Tuesday, April 28, 2015

April Conservation Tip

Yummy Lemon Curd

I just recently made a batch of lemon curd. Fascinated by it's golden color, I could not resist to photograph my result and "boast" it on facebook. To my very surprise it got a lot of likes...and the request for sharing the recipe. The idea for the April Conservation Tip was born.

In a recent discussion I was asked why I share recipes for homemade goods in my conservation tips, shouldn't we rather save the rain forest instead of preparing food at home.
Well, I think I'm doing just that...
By preparing homemade food, I'm saving food miles, I can avoid GMO, I know exactly what is in the pot and I can support local and/or organic farmers. Just as example, by offering my family homemade "Nutella" and lemon curd as spreads we have an alternative to products containing palm oil. This very directly saves the rainforest!

This 11 year old student also makes a very clear why we should pay more attention to what we eat in his short presentation:

Ok, enough lecturing, let's make the lemon curd!

You will need:

4 (large) to 6 ((small) lemons, (organic) Meyer lemons are especially tasty for this recipe
zest of two lemons
1/2 cup / 125 g butter, try homemade butter 
1 1/2 cup / 375 g sugar, how about organic fair-trade?
4 eggs, well beaten, nothing will beat my girls' eggs, but organic, free range should do, too...;-)

The Meyer lemon is a citrus fruit originally coming from China and is thought to be a cross between a true lemon and either a mandarin or common orange. It is not quite as sour as a normal lemon and will give the lemon curd a wonderful aroma.

In addition to normal household items, a double boiler and a zester or microplane come in handy. If you don't have a double boiler, a smaller pot put into a bigger pot with simmering water will do, too. Just be careful to not spill water in the curd or on your hands.

Zest the lemons, although you only need the zest of two lemons for this recipe, I always zest all the lemons and freeze the left-over zest to use it later for baking or cooking.
Squeeze the lemons.
In the double boiler melt the butter, slowly add the lemon juice and the zest. Once mixed, add the sugar. When the sugar has dissolved add the very well beaten eggs slowly under constant stirring into the mixture.
Now "cook" the curd for 15 to 30 minutes over barely simmering water. Stir occasionally. The curd will slowly but surely thicken. In the end it should be smooth and creamy. Fill in sterilized jars and seal immediately.

Once completely cooled down I store the curd in the refrigerator. The lemon curd will be good for a couple of weeks. Since lemon curd also freezes very well, I usually double the recipe and then freeze what I think we won't eat within the next weeks.
Depending on the size of your lemons and eggs this recipe will result in about 3 to 4 cups of curd.
The curd is delicious on toast, bagels and all other kinds of baked goods, goes well over fruit sorbets and gives a smoothie a nice tang.


Thanks to From the Ground Up for going that extra mile and ordering the Meyer lemons for me!
Recipe adapted from: Art of Preserving by Jan Berry

To find out how to make homemade Nutella, butter and toast, just click on the underlined links in the text.

Tuesday, April 21, 2015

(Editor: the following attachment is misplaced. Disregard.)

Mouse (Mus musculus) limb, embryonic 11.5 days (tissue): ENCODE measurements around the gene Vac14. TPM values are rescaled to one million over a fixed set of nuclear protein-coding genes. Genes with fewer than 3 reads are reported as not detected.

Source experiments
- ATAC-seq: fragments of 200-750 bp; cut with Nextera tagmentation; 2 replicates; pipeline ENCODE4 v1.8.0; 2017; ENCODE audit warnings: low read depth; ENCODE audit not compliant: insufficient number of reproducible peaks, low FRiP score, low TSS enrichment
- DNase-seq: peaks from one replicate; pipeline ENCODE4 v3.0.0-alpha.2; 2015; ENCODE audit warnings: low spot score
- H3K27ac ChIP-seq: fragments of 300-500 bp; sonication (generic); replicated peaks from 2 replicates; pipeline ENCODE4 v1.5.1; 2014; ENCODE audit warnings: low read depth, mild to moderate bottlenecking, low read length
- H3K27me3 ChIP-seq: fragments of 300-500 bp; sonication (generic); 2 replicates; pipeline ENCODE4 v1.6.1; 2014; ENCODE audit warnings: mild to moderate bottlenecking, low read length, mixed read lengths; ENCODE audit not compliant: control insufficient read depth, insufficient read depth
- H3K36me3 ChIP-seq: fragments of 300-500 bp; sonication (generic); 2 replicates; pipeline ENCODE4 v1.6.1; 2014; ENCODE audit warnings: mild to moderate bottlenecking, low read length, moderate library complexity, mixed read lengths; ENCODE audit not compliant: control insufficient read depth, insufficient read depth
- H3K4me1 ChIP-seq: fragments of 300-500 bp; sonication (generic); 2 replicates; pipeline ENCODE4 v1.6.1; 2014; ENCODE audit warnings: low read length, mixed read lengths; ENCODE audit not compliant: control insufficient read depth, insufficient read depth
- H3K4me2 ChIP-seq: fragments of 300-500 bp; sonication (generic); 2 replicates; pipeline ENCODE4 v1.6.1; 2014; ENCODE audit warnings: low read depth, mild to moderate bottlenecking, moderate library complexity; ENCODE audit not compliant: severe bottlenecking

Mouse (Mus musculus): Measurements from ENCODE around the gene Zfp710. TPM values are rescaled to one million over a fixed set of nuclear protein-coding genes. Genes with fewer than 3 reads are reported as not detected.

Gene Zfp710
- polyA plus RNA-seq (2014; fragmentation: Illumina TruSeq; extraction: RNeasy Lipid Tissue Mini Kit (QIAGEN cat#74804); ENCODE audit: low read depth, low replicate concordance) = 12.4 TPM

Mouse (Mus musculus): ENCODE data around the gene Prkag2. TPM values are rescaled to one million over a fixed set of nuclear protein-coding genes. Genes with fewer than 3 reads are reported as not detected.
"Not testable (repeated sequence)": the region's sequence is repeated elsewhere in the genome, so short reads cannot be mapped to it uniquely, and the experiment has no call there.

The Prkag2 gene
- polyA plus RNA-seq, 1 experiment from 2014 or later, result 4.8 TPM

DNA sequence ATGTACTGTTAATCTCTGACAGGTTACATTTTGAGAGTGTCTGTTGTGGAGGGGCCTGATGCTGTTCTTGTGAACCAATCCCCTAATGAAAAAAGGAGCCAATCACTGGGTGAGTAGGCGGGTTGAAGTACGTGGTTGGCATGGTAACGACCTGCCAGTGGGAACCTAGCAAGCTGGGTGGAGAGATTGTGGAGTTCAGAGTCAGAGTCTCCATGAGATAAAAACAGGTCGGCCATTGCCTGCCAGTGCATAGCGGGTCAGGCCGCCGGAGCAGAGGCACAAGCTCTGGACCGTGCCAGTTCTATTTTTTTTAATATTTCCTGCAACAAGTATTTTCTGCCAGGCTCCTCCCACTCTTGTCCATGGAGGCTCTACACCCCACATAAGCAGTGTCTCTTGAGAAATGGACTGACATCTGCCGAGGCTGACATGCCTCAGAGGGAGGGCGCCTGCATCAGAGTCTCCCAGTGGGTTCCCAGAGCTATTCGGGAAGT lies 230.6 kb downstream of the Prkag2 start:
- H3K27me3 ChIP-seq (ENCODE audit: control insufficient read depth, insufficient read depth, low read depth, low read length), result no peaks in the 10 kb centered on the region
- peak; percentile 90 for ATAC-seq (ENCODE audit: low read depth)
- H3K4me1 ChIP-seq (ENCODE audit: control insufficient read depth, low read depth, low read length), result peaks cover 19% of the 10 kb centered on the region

Harbinger of Spring

The Pulsatilla 

After we moved here in the middle of winter some years ago, this little beauty was the first flower to greet me after those long cold months. Ever since then the Pulsatilla has a special place in my heart. Spring has arrived, at least for me, once I spot the first ones.
This spring they seem to be especially abundant and I decided to dedicate a blog just to them and put together of my favorite images and some interesting facts about the Pulsatilla for you to enjoy!

 Frost resistant, but not an early riser...

The Pulsatilla has many names, pasque flower, prairie crocus, wind flower and meadow anemone to name a few. It officially belongs to the family of Ranununculaceae and the genus Pulsatilla, which is by some considered a subgenus of the Anemone....

All of the 33 species of Pulsatilla are herbaceous but highly toxic perennials, some of them are used in herbal remedies and homeopathic applications. Due to the effect on the reproductive system they should absolutely not be consumed during pregnancy! Native Americans used Pulsatilla to induce termination of a pregnancy and childbirth.

The Pulsatilla is the provincial flower of Manitoba and the state flower of South Dakota.

As to how I photograph these little gems: Since the Pulsatilla is rather close to the ground, I'm close to the ground, too. Mostly lying on my belly or at least kneeling down. If not using a tripod I most often utilize a rock or my elbows to steady the camera. Most of these images are shot with the Canon Macro 100 mm, 2.8, USM on my 5D Mark III. Key is to avoid or at least minimize the wind. Most often I carry a reflector with me, not necessarily for the light as more as a wind stopper.

As focus stacking experiences a revival lately I have been asked why I'm not using it on my macros. Well, for one, as I just discussed with a photographer friend of mine, although I think focus stacking has its place, it is not my style. I like the fact that I can put the focus where I want it and use the "out of focus" areas to emphasize the focal point. Also, for focus stacking to be successful in conjunction with macro, I would have to take the flower to the studio. Which might be an idea for the future, but for now, I'm much rather enjoying it outside.